Local elementary schools celebrate Dr. Seuss’ birthday

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Established 20 years ago by the National Education Association (NEA), Read Across America Day is an annual nationwide reading celebration that takes place on March 2 – the birthday of legendary cartoonist and book publisher Dr. Seuss.

Each of the four Salem elementary schools celebrated the occasion this year with snacks, books, creative hats and some special visitors.

Several members of Salem High School’s National Honor Society spent the day with the elementary school students. “I’m one of the co-sponsors of the National Honors Society,” Salem High History Teacher Justin Halterman said. “Each student had to fill out an interest form to get selected. We are getting ready for English SOLs (Standards of Learning Test) next week so they all had to get permission from their teachers to miss today.”

Dr. Seuss is responsible for some of the greatest children’s books of all time: “The Cat in the Hat”, “How the Grinch Stole Christmas”, “One Fish Two Fish Red Fish Blue Fish”, “The Sneetches and Other Stories” and “Hop on Pop”. A few third and fourth graders said they have read most of Dr. Seuss’ books. “My mom use to collect them when she was younger and she gave them to me last year for my birthday,” one child said with a huge smile. Added another, “I was told by my dad ‘How the Grinch stole Christmas’ was the first book that I ever read.”

Reading Specialist Becky Harmon said she loves Read Across America Day because it’s great for everyone involved. “Students from kindergarten to the fourth grade were all given the chance to read with a high school buddy today. After reading, they wrote about some of their favorite books, nonsense words and goals as a reader,” the South Salem Elementary employee said. “This interaction really encourages students to become lifelong readers.”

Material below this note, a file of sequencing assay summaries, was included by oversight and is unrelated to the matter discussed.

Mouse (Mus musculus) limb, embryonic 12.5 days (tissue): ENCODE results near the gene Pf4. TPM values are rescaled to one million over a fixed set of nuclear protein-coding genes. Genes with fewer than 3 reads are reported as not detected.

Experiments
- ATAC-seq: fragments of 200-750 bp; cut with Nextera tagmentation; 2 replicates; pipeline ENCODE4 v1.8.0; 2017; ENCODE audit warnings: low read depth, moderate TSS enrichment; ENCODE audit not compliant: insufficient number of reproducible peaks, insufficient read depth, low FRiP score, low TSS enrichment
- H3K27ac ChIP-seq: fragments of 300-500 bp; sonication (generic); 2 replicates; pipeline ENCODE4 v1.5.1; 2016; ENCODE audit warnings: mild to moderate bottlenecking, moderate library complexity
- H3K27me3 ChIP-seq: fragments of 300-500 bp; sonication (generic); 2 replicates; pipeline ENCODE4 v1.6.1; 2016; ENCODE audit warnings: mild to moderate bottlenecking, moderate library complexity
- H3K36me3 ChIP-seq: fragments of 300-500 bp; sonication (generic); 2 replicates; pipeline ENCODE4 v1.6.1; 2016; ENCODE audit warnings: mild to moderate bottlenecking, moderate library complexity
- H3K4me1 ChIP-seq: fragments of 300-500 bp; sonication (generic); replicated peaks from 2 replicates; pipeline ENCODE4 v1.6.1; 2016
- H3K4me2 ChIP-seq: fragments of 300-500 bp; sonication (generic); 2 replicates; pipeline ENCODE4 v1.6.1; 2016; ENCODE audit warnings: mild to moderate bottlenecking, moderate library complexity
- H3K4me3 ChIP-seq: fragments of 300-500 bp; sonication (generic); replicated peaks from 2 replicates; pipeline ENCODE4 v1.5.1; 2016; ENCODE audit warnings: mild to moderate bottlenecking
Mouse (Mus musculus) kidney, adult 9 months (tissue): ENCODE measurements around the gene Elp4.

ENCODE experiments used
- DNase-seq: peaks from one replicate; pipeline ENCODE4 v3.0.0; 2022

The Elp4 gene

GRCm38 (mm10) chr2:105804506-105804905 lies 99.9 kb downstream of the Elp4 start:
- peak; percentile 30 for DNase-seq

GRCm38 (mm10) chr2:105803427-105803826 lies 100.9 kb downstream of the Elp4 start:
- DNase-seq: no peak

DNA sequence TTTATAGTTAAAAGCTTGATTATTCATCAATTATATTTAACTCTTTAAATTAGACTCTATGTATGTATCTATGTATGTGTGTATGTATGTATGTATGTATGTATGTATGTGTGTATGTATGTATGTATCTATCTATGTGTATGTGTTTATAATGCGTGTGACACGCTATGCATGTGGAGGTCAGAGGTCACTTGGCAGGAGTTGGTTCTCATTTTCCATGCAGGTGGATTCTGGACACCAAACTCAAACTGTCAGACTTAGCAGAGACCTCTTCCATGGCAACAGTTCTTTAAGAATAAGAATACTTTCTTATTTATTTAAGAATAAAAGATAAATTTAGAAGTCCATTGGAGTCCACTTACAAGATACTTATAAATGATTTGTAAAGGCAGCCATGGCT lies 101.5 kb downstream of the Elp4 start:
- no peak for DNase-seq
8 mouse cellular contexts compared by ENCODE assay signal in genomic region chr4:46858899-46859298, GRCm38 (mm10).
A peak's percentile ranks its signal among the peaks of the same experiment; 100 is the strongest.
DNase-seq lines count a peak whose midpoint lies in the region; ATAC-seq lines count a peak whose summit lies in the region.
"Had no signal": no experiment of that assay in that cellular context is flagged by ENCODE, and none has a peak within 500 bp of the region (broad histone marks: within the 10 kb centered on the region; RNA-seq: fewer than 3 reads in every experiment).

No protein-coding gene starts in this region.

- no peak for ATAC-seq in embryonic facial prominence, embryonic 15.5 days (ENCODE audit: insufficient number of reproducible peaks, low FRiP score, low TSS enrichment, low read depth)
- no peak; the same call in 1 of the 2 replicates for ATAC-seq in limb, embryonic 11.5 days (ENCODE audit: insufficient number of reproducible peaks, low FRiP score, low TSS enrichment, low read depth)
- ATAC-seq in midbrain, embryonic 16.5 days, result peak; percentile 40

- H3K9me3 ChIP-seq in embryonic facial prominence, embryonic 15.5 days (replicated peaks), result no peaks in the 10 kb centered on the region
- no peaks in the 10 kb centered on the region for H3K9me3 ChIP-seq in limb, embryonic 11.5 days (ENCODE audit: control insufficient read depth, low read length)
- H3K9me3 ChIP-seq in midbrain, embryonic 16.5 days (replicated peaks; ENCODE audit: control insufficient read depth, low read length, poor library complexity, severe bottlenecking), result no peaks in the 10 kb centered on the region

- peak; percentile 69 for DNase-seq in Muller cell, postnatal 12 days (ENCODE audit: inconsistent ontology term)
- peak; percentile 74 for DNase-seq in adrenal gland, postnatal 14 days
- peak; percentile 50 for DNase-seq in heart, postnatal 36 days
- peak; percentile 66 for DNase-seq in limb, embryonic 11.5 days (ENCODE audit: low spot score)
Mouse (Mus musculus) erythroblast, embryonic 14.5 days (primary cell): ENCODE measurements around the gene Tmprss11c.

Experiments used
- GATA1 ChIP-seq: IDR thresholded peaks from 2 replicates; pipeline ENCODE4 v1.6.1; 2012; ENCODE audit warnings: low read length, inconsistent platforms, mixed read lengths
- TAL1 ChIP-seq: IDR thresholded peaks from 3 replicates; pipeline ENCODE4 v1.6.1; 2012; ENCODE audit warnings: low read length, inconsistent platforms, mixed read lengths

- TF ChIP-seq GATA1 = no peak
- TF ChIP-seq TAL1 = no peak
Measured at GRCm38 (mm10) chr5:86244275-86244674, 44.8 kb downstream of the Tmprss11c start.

Mary Gregory, a Guidance Counselor at East Salem, said this year’s Read Across America Day went exactly how she thought it would. “As a staff, we look forward to this day every year,” she said. “Everyone involved did a great job.”

Hysterical Blindness actress Uma Thurman suffered from dyslexia as a child. For years, she has used her platform to spread awareness of National Read Across America Day along with countless other celebrities. “As a mother of three, with one now a teenager, I’ve seen the benefits of reading to and with my children throughout the span of childhood,” she said. “Reading has helped develop my children and my family. Spending that time together means so much.”

Almost 30 years after his death, Dr. Seuss continues to have a profound impact on the lives of so many people all over the world.  Most of the local elementary students   student went home Thursday evening with a colorful hat.

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